Below is a collection of Frequently Asked Questions. These questions can help you answer some of your basic questions.
What is clinical pastoral counseling? Click Here
What kind of training does a clinical pastoral counselor have? Click Here
What services do they provide? Click Here
How does clinical pastoral counseling work? Click Here
When should I seek pastoral counseling? Click Here
Will a clinical pastoral counselor counsel a person from a different faith belief? Click Here
When should a pastor refer a congregant to a clinical pastoral counselor? Click Here
How do clinical pastoral counselors work with other health care professionals? Click Here
What is clinical pastoral counseling?
Clinical Pastoral counseling is a form of counseling that integrates spirituality into the
healing process of psychotherapy. Because we are made up of body, soul and spirit,
it is important to include spiritual care in the healing process in order to achieve true
and lasting change.
What kind of training does a clinical pastoral counselor have?
Clinical pastoral counselors differ from other mental health professionals because
they are trained in both psychology and theology (or religious studies). Many of them
are ordained ministers, with a masters or doctorate in divinity.
In The state of Maryland, clinical pastoral counselors must meet the same
requirements as a licensed psychotherapist. They must have a masters degree in
behavioral science, be certified by the National Board of Certified Counselors and
licensed by the Maryland State Board of Professional Counselors and Therapist. They
must also complete a three year internship. A clinical pastoral counselor is registered
as a Licensed Clinical Professional Counselor (LCPC).
What services do they provide?
Since clinical pastoral counselors are trained in both psychology and theology, they
are able to provide psychological as well as spiritual guidance for those who are
searching for a peace of mind.
Clinical pastoral counselors provide a variety of services including treatment for
persons with mental disorders, counseling for adults, children and families; substance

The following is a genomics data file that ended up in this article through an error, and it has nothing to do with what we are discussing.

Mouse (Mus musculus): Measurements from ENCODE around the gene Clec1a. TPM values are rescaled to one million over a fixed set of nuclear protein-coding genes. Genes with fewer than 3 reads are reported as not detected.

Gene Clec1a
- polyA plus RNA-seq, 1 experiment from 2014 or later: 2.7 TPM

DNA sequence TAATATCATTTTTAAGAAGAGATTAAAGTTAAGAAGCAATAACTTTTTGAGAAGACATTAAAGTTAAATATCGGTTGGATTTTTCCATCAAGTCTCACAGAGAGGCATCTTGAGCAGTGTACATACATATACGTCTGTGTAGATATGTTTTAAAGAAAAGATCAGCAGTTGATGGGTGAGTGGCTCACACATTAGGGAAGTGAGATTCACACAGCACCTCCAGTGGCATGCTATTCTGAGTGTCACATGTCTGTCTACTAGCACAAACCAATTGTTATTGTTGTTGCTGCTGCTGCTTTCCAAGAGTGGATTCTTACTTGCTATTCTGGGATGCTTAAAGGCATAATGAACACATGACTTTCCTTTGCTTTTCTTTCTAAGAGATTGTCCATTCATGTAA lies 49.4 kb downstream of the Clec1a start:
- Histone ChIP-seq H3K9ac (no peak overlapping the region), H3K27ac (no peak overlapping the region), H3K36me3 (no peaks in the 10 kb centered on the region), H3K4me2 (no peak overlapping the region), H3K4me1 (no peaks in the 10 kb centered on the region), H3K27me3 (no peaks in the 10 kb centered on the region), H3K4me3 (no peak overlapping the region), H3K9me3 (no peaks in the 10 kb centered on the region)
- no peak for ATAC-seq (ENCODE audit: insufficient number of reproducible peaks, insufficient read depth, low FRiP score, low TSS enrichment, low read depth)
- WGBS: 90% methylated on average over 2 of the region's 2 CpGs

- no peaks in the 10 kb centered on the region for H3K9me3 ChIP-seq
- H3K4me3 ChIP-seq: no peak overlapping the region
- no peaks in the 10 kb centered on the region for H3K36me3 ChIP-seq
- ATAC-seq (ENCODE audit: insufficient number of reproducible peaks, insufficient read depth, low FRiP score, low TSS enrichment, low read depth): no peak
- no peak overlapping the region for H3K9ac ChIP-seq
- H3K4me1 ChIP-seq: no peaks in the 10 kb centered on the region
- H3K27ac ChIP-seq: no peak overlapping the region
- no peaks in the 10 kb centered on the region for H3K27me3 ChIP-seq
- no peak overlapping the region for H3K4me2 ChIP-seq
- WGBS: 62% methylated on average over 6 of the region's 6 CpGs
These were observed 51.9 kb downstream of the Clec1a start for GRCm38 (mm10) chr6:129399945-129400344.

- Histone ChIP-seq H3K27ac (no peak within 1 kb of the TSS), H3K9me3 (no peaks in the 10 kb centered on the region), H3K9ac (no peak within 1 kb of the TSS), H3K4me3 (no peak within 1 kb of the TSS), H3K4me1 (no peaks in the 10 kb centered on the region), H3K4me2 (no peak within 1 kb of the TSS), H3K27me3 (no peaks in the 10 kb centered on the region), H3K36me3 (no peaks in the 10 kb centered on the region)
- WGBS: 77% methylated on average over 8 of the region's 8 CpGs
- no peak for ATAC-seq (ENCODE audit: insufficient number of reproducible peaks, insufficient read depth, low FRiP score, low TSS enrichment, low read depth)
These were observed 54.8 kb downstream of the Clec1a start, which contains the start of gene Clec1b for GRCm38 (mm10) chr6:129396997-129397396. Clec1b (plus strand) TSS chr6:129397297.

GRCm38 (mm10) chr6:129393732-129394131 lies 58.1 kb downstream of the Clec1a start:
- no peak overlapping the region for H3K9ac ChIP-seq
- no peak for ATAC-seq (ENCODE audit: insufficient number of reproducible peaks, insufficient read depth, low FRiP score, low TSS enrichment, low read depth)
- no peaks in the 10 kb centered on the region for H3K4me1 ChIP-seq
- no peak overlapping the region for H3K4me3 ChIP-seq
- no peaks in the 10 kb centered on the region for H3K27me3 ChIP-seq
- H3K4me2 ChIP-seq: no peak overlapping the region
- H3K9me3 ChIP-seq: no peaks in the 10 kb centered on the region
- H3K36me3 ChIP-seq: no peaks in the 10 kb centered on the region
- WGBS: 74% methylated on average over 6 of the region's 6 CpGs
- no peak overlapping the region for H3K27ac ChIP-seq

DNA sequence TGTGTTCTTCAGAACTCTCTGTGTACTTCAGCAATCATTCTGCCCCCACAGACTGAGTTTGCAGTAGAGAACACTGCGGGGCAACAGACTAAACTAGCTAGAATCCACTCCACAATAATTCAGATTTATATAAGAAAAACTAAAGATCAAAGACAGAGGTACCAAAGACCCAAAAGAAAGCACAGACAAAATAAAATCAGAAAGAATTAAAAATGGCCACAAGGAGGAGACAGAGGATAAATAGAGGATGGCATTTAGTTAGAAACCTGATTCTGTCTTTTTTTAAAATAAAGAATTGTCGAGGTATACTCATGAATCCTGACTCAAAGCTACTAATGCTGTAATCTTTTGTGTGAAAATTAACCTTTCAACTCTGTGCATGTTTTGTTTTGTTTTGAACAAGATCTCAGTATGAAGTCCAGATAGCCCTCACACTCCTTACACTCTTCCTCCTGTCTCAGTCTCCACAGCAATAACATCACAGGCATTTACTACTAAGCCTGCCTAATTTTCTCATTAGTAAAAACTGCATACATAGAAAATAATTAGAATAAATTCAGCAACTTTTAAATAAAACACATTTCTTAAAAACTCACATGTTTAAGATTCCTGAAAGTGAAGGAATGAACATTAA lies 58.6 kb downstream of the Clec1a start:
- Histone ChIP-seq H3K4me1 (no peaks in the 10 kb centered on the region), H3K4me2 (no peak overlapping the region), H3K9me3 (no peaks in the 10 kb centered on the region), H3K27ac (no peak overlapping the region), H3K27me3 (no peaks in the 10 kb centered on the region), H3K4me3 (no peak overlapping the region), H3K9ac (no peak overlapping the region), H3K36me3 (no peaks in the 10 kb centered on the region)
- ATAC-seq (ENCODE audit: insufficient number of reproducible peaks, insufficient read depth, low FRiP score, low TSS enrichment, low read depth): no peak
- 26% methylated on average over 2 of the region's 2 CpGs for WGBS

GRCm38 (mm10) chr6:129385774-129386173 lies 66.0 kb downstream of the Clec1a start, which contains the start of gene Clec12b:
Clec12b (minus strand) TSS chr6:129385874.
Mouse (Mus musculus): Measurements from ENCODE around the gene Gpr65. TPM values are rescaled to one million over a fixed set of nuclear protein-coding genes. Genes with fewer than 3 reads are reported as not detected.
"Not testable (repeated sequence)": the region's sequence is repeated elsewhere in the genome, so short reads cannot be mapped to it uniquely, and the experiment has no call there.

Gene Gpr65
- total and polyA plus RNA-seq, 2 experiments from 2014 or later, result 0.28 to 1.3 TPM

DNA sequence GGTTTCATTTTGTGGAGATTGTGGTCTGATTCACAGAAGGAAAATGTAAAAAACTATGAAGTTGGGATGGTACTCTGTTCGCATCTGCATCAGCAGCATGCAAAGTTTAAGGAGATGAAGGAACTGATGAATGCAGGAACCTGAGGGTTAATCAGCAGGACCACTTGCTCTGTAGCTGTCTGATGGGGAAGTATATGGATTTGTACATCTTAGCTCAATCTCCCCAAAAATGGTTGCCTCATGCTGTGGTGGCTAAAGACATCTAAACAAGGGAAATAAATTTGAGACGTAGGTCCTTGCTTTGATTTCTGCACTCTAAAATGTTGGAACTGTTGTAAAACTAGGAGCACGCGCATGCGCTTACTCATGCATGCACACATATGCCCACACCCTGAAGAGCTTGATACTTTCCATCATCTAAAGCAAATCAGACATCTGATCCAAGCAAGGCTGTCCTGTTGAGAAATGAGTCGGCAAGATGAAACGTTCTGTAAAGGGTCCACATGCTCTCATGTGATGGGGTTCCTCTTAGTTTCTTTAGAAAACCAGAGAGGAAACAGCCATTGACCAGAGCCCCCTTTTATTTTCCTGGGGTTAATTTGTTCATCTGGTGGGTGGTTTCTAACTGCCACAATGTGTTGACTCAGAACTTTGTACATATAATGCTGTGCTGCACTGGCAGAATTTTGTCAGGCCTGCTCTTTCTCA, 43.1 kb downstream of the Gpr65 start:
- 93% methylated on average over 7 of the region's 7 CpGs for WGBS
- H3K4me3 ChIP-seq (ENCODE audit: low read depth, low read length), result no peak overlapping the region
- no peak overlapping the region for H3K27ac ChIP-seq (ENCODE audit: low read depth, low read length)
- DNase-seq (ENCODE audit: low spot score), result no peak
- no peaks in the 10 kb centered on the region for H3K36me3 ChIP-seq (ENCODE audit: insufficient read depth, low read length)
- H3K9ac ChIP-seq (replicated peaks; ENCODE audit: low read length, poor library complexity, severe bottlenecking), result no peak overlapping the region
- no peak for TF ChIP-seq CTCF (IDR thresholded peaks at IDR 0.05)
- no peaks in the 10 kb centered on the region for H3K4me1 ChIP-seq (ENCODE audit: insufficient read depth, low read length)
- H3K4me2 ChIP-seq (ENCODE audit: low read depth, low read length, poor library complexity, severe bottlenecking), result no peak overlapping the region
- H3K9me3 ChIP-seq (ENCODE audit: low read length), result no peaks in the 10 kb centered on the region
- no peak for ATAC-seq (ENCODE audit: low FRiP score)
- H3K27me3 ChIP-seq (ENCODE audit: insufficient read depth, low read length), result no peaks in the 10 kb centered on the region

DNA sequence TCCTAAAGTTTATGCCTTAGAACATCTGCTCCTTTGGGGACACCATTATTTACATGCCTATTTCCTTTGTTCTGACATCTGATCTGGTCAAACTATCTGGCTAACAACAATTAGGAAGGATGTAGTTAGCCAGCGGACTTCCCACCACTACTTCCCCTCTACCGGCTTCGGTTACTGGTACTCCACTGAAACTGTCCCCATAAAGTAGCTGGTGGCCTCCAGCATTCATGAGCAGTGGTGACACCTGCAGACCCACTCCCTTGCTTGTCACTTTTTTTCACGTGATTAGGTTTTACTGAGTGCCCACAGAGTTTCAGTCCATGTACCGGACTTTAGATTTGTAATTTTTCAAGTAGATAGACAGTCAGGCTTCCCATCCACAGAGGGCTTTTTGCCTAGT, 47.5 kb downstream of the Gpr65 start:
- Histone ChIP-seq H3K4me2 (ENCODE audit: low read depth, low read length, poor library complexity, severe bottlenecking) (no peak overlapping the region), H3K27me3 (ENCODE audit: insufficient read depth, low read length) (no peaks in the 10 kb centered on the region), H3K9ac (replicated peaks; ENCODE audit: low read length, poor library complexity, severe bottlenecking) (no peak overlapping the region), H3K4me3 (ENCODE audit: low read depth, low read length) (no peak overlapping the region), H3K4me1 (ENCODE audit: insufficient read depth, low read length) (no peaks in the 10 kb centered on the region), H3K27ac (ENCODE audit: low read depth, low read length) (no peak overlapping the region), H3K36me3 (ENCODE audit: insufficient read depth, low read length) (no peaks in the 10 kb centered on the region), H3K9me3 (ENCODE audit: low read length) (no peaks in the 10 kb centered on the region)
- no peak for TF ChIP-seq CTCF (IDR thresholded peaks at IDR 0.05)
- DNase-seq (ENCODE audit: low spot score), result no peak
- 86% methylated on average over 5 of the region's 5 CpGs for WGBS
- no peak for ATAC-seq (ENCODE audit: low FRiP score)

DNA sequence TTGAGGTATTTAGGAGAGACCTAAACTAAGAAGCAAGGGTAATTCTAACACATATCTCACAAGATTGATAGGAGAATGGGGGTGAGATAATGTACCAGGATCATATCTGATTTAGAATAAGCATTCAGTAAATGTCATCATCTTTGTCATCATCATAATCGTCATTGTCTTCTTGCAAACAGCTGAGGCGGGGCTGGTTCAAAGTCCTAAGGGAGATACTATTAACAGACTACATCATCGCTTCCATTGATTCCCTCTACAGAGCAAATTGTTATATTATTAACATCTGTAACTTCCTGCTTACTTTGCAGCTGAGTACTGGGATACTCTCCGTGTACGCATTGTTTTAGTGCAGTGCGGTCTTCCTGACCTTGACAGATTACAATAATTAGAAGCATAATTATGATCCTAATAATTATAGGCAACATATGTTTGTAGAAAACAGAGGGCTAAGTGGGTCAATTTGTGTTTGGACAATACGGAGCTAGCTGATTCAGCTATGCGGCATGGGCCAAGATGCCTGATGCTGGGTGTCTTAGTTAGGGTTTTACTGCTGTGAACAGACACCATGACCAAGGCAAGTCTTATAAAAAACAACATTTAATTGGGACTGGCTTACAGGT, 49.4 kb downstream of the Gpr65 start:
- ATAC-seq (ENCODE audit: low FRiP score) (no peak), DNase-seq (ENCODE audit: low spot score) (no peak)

abuse treatment, wellness programs, community outreach, empowerment
workshops and retreats, clinical supervision, leadership training, consultations for
churches and corporations. Ordained clinical pastoral counselors also conduct
religious services and ordinances.
How does clinical pastoral counseling work?
Clinical pastoral counselors use their psychological training to diagnose their clients’
issues, but they rely on the guidance of the Holy Spirit throughout the session.
Although clinical pastoral counselors use clinical insight to help clients, they also pray
because they understand that GOD is our healer and by His grace we are set free.
By incorporating spiritual care together with human behavioral science, pastoral
counseling creates a safe, non-judgmental and caring environment where clients can
express their emotional, social and spiritual concerns and achieve their highest
potential of well being.
When should I seek pastoral counseling?
You should consider meeting with a clinical pastoral counselor if you are experiencing
emotional difficulties and wish to include your faith and spirituality in the healing
process. A clinical pastoral counselor will help you integrate your beliefs into how you resolve your current problem.
Will a clinical pastoral counselor counsel a person from a different faith belief?
Pastoral counselors are found in every major Protestant denomination, as well as
the Roman Catholic church and Jewish faith, and they do work with people of faiths
different from their own. In initial meetings, the subject of faith should be raised to
assure that the client and the pastoral counselor are comfortable to work together.
When should a pastor refer a congregant to a clinical pastoral counselor?
Counseling and support are considered an integral part of any pastor’s ministry.
However, there are times when the needs of a congregant requires clinical counseling and/or psychotherapy.
Although many pastors are trained in crisis counseling, some may not have the
necessary skills to deal with more complex, long-term psychological problems. In
these cases, the pastor may find that his/her time is being consumed by one or two
individuals, which is not healthy for the congregation as a whole. When a pastor
suspects that the problem may require clinical diagnosis and/or long term care, the
pastor should refer the congregant to a clinical pastoral counselor.
How do clinical pastoral counselors work with other health care professionals?
Pastoral counselors may refer clients to other health care professionals, such as a
psychiatrist, for evaluation and medication. In turn, health care professionals may
refer clients, who prefer to receive therapy that integrates psychology with
theology, to pastoral counselors. In many cases, pastoral counselors work as a team
with other health care providers. For example, research demonstrates that most
people who suffer from clinical depression respond best to a treatment regime
combining psychotherapy and medication. In these cases, a pastoral counselor will
work with a psychiatrist to assure that medications are being monitored and discuss
the client’s progress and needs.